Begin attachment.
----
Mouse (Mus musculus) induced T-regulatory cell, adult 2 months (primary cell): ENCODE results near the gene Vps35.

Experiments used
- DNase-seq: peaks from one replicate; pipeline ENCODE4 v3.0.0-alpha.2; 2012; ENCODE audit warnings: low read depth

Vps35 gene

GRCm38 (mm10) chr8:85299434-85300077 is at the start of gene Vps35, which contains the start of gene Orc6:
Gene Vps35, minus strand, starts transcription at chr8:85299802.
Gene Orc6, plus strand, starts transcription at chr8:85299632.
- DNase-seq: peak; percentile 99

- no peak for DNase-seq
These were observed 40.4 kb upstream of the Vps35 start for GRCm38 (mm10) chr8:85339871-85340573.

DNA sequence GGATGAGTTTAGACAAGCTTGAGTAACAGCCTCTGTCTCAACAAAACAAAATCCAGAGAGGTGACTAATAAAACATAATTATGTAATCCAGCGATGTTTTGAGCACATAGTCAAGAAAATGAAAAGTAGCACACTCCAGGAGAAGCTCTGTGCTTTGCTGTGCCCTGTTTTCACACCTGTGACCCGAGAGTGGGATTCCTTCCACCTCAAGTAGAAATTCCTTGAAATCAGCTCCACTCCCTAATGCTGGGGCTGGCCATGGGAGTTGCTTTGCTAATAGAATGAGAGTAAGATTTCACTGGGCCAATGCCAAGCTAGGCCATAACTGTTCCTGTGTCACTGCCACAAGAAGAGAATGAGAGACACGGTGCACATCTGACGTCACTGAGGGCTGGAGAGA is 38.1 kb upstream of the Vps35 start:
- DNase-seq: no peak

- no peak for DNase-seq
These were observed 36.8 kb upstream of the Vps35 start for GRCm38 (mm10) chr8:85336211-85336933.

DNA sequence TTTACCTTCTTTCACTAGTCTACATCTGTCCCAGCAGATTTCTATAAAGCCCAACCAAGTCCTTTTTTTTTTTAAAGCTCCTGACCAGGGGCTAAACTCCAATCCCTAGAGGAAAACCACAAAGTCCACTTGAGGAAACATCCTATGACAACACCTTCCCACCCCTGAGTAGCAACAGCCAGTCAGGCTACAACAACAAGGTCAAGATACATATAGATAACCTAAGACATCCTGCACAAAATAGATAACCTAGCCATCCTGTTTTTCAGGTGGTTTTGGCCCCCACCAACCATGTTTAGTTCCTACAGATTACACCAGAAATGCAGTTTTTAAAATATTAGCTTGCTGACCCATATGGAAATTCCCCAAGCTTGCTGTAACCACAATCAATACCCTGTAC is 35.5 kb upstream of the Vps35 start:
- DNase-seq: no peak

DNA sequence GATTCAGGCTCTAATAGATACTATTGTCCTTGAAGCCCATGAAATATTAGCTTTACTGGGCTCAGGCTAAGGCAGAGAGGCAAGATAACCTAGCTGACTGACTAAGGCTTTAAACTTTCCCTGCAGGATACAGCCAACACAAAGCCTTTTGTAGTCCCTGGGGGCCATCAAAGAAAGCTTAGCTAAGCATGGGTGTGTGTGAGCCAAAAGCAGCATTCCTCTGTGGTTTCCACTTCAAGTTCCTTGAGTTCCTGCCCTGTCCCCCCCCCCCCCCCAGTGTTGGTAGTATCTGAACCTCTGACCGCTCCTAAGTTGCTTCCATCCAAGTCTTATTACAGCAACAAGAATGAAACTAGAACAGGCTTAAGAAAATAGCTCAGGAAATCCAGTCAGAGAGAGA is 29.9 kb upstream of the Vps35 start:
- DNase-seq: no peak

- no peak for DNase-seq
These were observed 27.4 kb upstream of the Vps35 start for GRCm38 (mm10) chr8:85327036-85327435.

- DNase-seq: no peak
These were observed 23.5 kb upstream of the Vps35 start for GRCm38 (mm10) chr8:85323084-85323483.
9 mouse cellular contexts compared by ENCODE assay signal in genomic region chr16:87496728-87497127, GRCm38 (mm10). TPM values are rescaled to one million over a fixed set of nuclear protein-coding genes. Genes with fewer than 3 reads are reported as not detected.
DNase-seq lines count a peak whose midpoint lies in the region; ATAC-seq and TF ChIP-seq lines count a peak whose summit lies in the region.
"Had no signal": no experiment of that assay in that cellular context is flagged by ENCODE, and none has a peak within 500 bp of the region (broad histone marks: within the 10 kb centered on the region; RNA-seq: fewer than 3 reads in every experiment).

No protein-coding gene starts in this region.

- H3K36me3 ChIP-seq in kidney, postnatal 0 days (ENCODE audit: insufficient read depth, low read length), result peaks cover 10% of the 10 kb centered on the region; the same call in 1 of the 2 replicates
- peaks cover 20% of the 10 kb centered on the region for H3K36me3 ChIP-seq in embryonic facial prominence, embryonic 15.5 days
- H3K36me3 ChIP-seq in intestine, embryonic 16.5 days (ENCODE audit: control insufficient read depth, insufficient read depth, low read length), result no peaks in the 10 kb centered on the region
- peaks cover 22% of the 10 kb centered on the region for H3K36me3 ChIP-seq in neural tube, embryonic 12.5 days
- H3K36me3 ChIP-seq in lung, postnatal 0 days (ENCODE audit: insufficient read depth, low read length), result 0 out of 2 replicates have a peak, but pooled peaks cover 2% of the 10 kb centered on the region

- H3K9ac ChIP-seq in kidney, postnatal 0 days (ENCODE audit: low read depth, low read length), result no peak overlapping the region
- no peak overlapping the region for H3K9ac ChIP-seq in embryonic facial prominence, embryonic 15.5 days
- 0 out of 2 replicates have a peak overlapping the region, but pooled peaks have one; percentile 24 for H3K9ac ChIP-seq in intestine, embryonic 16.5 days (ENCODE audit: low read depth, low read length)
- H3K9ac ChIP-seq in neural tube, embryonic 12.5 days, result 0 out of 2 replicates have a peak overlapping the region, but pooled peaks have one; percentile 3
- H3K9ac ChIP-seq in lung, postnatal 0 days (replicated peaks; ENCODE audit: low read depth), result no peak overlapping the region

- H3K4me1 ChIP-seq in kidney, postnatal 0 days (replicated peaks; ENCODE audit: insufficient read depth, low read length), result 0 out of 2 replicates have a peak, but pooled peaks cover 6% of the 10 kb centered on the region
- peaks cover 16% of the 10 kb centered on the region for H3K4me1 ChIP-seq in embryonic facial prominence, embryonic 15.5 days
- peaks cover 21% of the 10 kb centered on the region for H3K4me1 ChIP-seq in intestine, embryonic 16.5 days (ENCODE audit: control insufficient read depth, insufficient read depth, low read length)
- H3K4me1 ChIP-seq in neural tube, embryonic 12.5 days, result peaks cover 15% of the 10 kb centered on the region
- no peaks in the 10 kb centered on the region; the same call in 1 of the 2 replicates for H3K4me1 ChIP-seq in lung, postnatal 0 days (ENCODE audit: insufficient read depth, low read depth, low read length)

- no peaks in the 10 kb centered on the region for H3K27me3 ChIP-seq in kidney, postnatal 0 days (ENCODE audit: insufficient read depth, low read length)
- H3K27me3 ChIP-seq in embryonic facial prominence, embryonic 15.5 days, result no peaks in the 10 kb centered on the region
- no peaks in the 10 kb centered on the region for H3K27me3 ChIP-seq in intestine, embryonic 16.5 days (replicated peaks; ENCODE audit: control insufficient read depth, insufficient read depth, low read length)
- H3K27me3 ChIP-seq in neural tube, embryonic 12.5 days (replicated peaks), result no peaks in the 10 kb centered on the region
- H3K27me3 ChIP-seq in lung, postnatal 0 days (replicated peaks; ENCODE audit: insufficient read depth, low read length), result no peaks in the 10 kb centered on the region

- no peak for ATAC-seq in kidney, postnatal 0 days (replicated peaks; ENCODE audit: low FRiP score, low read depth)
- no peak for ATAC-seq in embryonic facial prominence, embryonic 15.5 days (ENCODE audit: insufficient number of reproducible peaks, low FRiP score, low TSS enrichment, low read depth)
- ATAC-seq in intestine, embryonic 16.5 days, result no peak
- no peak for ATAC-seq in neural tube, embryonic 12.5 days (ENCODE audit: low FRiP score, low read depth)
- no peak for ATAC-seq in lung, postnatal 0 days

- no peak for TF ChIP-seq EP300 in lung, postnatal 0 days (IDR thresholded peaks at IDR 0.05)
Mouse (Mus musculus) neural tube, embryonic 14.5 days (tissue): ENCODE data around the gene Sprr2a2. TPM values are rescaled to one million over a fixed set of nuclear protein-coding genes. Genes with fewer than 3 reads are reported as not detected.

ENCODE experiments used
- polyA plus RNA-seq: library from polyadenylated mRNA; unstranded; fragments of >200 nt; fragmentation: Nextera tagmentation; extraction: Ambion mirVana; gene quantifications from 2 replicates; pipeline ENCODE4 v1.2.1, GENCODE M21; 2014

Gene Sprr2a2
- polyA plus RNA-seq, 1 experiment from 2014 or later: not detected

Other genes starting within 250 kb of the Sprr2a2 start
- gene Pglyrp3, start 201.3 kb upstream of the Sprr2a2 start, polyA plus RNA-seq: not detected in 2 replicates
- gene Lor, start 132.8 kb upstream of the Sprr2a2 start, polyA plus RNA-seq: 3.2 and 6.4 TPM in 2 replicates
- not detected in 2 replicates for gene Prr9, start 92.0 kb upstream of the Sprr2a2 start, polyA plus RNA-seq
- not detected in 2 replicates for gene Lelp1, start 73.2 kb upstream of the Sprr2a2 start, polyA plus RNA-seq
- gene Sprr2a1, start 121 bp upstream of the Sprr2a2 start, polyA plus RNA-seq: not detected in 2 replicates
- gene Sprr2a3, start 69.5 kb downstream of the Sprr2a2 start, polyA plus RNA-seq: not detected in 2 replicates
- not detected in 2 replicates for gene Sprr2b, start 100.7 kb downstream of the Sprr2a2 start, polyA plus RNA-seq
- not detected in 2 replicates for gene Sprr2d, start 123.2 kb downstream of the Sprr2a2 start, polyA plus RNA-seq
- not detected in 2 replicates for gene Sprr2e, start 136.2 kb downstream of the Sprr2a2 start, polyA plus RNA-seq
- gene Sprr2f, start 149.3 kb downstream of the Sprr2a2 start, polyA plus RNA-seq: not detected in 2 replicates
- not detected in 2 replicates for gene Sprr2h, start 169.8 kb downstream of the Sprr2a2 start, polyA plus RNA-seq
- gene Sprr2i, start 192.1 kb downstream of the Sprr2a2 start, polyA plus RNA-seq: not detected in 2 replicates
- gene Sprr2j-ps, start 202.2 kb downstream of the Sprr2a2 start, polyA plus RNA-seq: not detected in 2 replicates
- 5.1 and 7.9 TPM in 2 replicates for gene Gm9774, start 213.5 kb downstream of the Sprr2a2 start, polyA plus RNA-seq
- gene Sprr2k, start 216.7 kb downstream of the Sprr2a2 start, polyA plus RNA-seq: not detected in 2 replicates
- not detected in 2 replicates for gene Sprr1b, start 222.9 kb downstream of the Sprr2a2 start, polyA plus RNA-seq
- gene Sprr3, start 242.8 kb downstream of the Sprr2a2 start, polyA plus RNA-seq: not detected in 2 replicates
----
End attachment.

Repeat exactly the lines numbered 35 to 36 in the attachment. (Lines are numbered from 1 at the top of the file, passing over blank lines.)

- H3K9ac ChIP-seq in neural tube, embryonic 12.5 days, result 0 out of 2 replicates have a peak overlapping the region, but pooled peaks have one; percentile 3
- H3K9ac ChIP-seq in lung, postnatal 0 days (replicated peaks; ENCODE audit: low read depth), result no peak overlapping the region